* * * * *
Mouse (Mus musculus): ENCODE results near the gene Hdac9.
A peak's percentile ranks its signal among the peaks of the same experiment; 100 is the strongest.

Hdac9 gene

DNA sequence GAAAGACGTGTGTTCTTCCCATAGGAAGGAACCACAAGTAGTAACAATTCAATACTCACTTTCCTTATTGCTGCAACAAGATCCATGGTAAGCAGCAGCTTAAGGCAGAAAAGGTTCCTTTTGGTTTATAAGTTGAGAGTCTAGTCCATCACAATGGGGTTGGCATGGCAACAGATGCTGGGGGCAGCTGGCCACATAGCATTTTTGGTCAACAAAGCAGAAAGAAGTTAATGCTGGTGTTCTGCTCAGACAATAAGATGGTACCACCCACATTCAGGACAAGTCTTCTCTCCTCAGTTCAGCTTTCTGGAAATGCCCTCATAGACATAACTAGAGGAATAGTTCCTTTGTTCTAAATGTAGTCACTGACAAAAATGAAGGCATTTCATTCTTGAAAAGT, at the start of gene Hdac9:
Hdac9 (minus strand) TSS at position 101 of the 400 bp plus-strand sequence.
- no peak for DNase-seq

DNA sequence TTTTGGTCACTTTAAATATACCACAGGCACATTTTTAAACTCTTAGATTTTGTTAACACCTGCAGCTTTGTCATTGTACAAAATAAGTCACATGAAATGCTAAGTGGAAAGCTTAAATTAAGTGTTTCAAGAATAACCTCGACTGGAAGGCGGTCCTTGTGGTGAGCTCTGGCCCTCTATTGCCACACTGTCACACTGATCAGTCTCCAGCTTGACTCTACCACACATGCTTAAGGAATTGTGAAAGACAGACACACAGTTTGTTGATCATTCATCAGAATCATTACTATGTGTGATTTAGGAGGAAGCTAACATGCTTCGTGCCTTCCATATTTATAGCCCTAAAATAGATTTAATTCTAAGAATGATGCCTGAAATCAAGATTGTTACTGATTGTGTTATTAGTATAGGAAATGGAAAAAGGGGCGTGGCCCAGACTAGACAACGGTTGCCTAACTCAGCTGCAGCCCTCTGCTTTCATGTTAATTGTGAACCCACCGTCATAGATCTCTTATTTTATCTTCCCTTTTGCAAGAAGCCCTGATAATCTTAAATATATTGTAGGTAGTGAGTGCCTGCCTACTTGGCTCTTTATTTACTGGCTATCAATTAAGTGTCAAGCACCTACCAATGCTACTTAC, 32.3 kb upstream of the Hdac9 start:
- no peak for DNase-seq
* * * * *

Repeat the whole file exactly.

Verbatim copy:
Mouse (Mus musculus): ENCODE results near the gene Hdac9.
A peak's percentile ranks its signal among the peaks of the same experiment; 100 is the strongest.

Hdac9 gene

DNA sequence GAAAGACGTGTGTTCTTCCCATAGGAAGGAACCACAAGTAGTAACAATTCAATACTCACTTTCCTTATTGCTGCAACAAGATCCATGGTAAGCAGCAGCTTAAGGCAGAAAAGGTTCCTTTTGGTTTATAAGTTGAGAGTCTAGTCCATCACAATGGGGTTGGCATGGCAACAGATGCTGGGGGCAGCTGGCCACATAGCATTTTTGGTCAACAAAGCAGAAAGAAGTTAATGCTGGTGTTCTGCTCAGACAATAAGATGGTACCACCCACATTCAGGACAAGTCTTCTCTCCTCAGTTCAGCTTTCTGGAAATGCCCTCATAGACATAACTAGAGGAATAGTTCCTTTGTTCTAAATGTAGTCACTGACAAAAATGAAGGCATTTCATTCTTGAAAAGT, at the start of gene Hdac9:
Hdac9 (minus strand) TSS at position 101 of the 400 bp plus-strand sequence.
- no peak for DNase-seq

DNA sequence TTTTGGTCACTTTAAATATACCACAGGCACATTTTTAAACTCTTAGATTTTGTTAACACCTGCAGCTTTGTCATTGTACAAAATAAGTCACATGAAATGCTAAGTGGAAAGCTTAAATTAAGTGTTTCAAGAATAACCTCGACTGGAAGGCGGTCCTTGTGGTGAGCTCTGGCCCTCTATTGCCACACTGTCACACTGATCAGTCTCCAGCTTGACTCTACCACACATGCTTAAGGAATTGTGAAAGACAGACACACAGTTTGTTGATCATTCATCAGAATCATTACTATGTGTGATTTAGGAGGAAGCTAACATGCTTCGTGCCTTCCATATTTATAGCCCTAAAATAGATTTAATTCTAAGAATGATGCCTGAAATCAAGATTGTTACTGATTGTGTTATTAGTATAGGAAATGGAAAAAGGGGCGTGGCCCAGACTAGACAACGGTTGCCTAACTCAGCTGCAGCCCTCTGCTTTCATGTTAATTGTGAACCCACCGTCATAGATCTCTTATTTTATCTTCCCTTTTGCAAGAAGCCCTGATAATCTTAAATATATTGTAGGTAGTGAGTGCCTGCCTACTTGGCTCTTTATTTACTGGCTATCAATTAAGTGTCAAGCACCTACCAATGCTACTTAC, 32.3 kb upstream of the Hdac9 start:
- no peak for DNase-seq